Honeybees – Pesticides

Bees – Pesticides

ambience: beehive
Honeybees are being threatened by parasitic insects known as mites. Typically, mites have been controlled by pesticides, but there’s evidence that the pesticides are harming the bees as well. I’m Jim Metzner and this is the Pulse of the Planet.

Anderson: The focus of my research is to better understand pesticide exposures to honeybees and the health risk that these pesticide exposures may cause.

Troy Anderson is an Assistant Professor in the Department of Entomology at Virginia Tech.

Anderson: Our initial studies have shown that beekeeper-applied pesticides, are actually causing some differences in nutritional and immune health. Now, is it just the pesticide itself? Probably not.
There are numerous stressors that can affect honeybee colony health, and pesticide exposures happen to be one of those stressors

And so, we start our experiments by examining these pesticide effects, or exposures, to honeybees in the laboratory environment. And then, we take that information, and we apply it to a field setting to find out what’s really going on at the colony level. There’s a disconnect between those measures in the lab and what’s really going on at the colony level. And so, what we tang to try to do is fill in those gaps where knowledge is limited.

With our research thus far, we have shown that there are differences between laboratory effects and colony-level effects. You may see a significant effect on nutrition or immunity with these pesticide exposures in the laboratory, but at the colony level, you may not see anything at all.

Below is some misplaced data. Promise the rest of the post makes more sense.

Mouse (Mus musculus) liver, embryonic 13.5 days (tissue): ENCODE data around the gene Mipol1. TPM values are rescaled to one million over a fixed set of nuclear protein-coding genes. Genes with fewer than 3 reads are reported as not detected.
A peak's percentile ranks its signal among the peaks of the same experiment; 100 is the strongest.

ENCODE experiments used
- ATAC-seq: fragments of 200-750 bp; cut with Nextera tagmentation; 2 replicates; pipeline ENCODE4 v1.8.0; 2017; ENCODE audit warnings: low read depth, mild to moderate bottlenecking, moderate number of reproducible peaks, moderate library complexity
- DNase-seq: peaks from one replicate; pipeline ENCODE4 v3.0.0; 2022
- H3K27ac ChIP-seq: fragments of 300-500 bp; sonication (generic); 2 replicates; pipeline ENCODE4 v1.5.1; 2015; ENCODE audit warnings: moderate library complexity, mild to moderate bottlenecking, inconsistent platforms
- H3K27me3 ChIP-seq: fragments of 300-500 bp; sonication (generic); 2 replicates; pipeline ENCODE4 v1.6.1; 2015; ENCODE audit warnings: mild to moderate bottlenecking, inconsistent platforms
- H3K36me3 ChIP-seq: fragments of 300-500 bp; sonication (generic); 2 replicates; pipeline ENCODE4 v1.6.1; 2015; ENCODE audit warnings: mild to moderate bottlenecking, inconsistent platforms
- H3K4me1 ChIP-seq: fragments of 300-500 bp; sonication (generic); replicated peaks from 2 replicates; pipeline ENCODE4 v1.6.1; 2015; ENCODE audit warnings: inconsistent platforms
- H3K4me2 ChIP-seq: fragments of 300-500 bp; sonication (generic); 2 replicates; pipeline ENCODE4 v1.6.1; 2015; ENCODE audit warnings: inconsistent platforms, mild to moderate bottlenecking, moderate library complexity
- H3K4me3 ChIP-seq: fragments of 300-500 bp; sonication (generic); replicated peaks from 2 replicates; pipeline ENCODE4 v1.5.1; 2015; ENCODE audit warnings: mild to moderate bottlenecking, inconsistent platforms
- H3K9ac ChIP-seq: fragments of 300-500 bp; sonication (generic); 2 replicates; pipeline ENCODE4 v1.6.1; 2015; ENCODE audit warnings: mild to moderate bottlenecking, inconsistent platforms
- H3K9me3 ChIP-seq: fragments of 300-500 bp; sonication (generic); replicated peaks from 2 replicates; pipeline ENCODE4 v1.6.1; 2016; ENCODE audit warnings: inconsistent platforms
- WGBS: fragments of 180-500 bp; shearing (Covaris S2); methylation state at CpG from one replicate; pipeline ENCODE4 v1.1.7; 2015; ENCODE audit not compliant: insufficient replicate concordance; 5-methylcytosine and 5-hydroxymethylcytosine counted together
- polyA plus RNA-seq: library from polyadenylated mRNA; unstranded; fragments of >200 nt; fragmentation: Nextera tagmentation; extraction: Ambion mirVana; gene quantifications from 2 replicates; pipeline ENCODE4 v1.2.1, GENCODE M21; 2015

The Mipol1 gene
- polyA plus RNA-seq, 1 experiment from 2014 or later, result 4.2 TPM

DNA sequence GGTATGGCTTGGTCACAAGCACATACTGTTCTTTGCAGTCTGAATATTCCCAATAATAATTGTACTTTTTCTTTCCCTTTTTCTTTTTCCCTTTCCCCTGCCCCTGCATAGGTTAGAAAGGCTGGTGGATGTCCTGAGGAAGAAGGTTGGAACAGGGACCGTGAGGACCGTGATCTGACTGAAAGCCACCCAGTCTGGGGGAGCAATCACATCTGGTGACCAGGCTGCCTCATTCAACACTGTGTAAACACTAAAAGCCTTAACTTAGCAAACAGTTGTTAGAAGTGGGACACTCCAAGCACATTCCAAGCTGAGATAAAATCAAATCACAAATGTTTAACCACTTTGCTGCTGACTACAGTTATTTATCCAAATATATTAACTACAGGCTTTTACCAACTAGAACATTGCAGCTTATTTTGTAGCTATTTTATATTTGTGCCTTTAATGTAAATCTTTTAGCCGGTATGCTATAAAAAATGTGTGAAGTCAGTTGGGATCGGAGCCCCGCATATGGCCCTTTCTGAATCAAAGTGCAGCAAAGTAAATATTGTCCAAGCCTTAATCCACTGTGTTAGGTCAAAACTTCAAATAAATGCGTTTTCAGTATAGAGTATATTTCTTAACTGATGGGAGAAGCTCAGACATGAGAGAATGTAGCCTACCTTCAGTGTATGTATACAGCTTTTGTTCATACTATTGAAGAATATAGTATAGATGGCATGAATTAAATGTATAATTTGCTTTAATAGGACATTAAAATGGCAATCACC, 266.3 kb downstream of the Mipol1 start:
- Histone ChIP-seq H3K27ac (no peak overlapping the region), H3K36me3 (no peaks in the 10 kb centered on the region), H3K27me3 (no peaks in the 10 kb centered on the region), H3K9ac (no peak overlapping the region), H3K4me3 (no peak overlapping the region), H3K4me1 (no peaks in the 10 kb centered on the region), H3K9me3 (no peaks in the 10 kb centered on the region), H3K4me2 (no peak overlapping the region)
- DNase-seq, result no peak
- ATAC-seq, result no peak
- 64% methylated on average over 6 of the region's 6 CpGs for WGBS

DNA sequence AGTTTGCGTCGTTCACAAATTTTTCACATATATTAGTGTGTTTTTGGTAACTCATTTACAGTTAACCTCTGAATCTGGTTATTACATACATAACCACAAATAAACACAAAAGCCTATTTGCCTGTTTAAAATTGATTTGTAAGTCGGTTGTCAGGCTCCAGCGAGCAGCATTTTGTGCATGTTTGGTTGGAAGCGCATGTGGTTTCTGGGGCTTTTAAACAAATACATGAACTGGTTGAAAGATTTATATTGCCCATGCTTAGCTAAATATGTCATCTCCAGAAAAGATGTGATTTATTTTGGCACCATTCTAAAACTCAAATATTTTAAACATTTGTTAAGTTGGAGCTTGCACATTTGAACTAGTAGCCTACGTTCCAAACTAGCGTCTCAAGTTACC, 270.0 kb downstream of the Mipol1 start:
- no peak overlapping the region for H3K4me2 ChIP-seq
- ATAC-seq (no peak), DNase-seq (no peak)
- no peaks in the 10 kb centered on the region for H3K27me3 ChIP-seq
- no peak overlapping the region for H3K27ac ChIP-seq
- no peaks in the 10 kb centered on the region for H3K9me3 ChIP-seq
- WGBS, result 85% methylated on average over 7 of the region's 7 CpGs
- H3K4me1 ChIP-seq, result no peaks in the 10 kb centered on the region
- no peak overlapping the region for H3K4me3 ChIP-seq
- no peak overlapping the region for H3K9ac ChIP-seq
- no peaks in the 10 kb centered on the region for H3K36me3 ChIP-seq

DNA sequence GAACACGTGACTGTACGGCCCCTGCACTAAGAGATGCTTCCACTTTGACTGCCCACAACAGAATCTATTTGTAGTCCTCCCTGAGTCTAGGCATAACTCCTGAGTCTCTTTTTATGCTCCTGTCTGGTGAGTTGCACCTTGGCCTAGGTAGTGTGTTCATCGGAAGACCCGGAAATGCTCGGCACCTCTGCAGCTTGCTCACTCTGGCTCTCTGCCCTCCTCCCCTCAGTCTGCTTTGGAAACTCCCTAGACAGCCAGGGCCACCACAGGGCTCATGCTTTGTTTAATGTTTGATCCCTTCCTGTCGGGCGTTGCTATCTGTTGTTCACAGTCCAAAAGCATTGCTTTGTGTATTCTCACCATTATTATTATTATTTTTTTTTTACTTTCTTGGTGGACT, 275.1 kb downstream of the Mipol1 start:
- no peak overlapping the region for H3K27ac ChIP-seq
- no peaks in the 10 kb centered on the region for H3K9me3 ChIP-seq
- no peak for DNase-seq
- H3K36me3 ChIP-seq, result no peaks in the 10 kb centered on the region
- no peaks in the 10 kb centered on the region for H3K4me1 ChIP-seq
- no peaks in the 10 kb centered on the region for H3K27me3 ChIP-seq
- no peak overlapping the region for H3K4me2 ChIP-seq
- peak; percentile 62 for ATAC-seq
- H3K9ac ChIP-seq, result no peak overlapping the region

You have a lot of factors that are going on within that hive. And so, you may have an effect at the nutritional level or an immune level with one individual, but that doesn’t necessarily mean the colony is experiencing the same thing.

We’ll hear more about bees in future program. Pulse of the Planet is made possible in part by the National Science Foundation. I’m Jim Metzner.

Honeybees - Pesticides

Scientists are trying to better understand the risks of using pesticides on bee colonies.
Air Date:11/04/2016
Scientist:
Transcript:

Bees - Pesticides

ambience: beehive
Honeybees are being threatened by parasitic insects known as mites. Typically, mites have been controlled by pesticides, but there's evidence that the pesticides are harming the bees as well. I'm Jim Metzner and this is the Pulse of the Planet.

Anderson: The focus of my research is to better understand pesticide exposures to honeybees and the health risk that these pesticide exposures may cause.

Troy Anderson is an Assistant Professor in the Department of Entomology at Virginia Tech.

Anderson: Our initial studies have shown that beekeeper-applied pesticides, are actually causing some differences in nutritional and immune health. Now, is it just the pesticide itself? Probably not.
There are numerous stressors that can affect honeybee colony health, and pesticide exposures happen to be one of those stressors

And so, we start our experiments by examining these pesticide effects, or exposures, to honeybees in the laboratory environment. And then, we take that information, and we apply it to a field setting to find out what's really going on at the colony level. There's a disconnect between those measures in the lab and what's really going on at the colony level. And so, what we tang to try to do is fill in those gaps where knowledge is limited.

With our research thus far, we have shown that there are differences between laboratory effects and colony-level effects. You may see a significant effect on nutrition or immunity with these pesticide exposures in the laboratory, but at the colony level, you may not see anything at all.

You have a lot of factors that are going on within that hive. And so, you may have an effect at the nutritional level or an immune level with one individual, but that doesn't necessarily mean the colony is experiencing the same thing.

We'll hear more about bees in future program. Pulse of the Planet is made possible in part by the National Science Foundation. I'm Jim Metzner.